Walt Whitman, a world poet and the father of American free verse, has been read by diverse audiences from around the world. Literary and cultural scholars have studied Whitman’s interaction with social, political and literary movements of different countries. Despite his continuing presence in Iran, Whitman’s reception in this country has remained unexplored. Additionally, Iranian reception of Western literature is a field still in its infancy and under-researched, particularly due to contemporary political circumstances.
The Persian Whitman examines Whitman’s heretofore unexplored reception in Iran. It is primarily involved with the “Persian Whitman,” a new phenomenon born in diachronic and synchronic dialogue between the Persian culture and an American poet.
Specialising in comparative literature, Behnam M. Fomeshi is interested in Iranian studies, American studies and in particular the intersection of the two. In addition to a Humboldt fellowship, he has received several grants including two for research at the University of St Andrews and Leiden University.
"The Persian Whitman is a very impressive study of the American poet’s reception, and influence on modern Iranian literature and culture. It is methodologically innovative in theoretical sense but particularly strong in its empirical perspective."
"Based on solid research, this well-written and thought-provoking book is sure to attract the readers’ attention and inspire follow-up research."
“Iranian reception of Western literature is an under-researched field, particularly due to contemporary political circumstances. The Persian Whitman is a timely contribution to the field; it offers a groundbreaking study of the reception of an American poet in Iran from 1922 when a one-page translation of Walt Whitman appeared in the literary journal Bahar. (…) Replete with thought-provoking details, The Persian Whitman goes beyond a literary reception; it provides the reader with a history of modern Iran and Iranian modernity. (…) An interdisciplinary study, The Persian Whitman will move the field of Iranian comparative literature forwards and will facilitate further conversations among scholars of modern Persian literature, translation studies and Iranian modernity.”
"Were he still alive, perhaps no reader would more greatly praise this academic study on the reception in Iran of America’s most seminal nineteenth century poet than Walt Whitman himself. (…) this book will appeal to those in the fields of both American and Persian studies along with translation studies, transnational (Iranian-American) literature, cultural criticism, political science, and more."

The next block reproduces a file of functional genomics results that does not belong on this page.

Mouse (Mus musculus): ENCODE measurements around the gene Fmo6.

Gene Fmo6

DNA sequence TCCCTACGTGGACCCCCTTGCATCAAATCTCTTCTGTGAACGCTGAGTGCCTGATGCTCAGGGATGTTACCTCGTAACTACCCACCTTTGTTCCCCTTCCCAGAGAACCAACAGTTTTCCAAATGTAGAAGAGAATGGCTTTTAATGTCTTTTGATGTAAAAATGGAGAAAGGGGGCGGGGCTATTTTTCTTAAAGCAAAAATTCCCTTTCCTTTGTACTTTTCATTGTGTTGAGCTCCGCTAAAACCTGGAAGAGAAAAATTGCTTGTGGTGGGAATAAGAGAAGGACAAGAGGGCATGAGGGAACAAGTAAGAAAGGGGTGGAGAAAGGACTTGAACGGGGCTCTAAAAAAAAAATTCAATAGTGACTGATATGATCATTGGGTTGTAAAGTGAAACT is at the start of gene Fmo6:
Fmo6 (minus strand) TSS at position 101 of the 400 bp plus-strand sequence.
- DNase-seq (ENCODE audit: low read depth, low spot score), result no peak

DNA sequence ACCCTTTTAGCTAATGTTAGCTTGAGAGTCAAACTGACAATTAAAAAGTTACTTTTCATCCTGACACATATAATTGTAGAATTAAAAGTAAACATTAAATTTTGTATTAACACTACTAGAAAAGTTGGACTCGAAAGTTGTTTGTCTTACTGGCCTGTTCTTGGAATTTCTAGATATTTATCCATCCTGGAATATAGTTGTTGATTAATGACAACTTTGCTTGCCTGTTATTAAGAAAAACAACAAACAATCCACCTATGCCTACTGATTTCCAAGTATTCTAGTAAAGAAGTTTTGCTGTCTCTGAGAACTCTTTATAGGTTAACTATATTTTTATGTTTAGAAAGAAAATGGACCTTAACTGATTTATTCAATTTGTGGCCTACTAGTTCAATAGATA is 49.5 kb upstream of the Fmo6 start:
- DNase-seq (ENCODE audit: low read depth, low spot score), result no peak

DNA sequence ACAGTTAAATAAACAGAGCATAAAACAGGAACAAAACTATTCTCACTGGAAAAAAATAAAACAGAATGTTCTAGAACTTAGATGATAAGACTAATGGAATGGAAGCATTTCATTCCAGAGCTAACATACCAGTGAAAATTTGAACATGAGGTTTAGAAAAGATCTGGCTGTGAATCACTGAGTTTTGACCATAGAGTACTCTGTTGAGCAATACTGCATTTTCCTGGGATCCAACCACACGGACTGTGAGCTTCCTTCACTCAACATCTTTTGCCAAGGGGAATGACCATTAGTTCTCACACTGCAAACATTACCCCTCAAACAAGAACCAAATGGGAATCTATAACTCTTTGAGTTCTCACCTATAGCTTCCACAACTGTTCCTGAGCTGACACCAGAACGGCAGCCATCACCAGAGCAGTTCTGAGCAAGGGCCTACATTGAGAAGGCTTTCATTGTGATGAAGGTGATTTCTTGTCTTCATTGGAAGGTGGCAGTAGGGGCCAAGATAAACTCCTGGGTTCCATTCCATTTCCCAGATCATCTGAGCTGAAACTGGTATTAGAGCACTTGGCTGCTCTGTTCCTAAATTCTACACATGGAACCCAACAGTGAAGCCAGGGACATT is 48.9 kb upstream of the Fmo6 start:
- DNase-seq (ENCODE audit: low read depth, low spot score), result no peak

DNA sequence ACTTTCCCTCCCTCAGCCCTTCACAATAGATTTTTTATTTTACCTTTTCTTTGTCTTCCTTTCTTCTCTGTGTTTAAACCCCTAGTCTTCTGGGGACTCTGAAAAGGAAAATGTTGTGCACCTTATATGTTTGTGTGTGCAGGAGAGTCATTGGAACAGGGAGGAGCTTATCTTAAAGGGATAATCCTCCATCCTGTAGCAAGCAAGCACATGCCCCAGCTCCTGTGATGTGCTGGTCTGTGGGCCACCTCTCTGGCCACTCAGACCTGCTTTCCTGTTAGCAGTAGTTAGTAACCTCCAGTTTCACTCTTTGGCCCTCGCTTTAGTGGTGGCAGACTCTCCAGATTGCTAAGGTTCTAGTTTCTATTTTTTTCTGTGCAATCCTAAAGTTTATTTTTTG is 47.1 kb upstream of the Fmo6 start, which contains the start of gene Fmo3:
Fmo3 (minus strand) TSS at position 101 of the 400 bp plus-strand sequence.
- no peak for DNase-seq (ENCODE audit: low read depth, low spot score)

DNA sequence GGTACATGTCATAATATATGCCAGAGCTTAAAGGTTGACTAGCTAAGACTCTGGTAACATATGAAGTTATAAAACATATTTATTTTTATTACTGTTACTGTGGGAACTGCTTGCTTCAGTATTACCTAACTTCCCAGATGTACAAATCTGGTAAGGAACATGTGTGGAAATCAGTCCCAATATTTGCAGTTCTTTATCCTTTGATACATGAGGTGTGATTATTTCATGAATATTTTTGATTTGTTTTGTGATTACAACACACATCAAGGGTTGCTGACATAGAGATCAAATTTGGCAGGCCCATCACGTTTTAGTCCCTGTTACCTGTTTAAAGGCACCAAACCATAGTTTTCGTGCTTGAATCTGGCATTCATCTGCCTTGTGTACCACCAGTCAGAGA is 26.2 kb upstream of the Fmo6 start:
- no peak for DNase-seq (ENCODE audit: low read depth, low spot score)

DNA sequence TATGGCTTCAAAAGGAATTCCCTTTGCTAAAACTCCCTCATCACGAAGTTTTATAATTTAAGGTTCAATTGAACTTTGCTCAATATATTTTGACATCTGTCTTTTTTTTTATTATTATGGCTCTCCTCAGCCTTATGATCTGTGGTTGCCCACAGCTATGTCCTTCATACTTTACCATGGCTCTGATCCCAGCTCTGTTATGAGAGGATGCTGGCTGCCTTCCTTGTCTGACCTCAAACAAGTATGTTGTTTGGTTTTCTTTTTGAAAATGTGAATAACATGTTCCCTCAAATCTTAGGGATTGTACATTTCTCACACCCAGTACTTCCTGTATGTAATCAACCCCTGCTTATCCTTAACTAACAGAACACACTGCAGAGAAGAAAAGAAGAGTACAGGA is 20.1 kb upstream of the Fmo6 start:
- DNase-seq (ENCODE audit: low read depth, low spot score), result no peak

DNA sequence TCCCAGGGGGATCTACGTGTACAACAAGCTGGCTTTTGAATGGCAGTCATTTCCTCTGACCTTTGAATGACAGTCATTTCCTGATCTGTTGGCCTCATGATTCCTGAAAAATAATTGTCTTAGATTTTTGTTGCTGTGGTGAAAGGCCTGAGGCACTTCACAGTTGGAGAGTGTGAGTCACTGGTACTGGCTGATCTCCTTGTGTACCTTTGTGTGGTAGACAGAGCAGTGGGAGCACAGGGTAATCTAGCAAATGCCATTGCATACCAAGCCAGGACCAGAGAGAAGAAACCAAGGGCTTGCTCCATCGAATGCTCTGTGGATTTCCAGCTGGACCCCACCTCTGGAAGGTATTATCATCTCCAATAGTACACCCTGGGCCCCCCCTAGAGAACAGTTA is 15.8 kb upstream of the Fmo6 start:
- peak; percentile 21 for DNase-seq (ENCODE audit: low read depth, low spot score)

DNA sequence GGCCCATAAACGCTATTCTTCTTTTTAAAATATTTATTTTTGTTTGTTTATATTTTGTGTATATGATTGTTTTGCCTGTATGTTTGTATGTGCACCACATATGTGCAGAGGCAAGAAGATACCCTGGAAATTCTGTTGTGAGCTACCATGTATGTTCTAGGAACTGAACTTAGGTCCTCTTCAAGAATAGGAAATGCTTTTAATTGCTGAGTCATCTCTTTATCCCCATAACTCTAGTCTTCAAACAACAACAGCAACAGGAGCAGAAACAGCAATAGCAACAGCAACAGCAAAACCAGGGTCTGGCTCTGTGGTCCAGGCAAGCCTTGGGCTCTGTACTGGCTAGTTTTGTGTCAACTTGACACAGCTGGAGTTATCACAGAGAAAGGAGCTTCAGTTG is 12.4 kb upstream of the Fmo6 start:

“ ... Fomeshi’s monograph offers an excellent model of historically contextualized readings of texts –readings of which one desires to see more particularly in Iranian/Persian literary studies.”
“... Fomeshi desires to bring Whitman out of the provincial context and expose his globalized version to the readers who are unfamiliar with “the variety of ways that Whitman has been construed for the purposes and needs of other cultures,” in this case Persian culture (5). This in turn aids in “not only the globalization of American Studies but also to a better understanding of Iranian culture” (5). This is what Fomeshi promises to do in his introduction and achieves effectively throughout the book.”
“The historical and theoretical foundations of The Persian Whitman portend a paradigm shift in the comparative studies of American and Persian literatures.”
“This monograph is fundamental and necessary for the study of Whitman’s reception in Iran. Fomeshi shows an impressive knowledge of Comparative Studies.”
"Characterized by authentic academic arguments based on an impeccable methodology, The Persian Whitman certainly has to be translated into other languages."
“Through meticulous browsing of Whitman’s renderings and, at the same time, vigilant to both epitext and peritext of these translations, Fomeshi elucidates the diverse functions Persian translators and translations of Whitman have fulfilled over what has come to be called modern Iranian history. [...] The Persian Whitman is an exciting step forward in the dialog between the twins, translation studies and comparative literature.”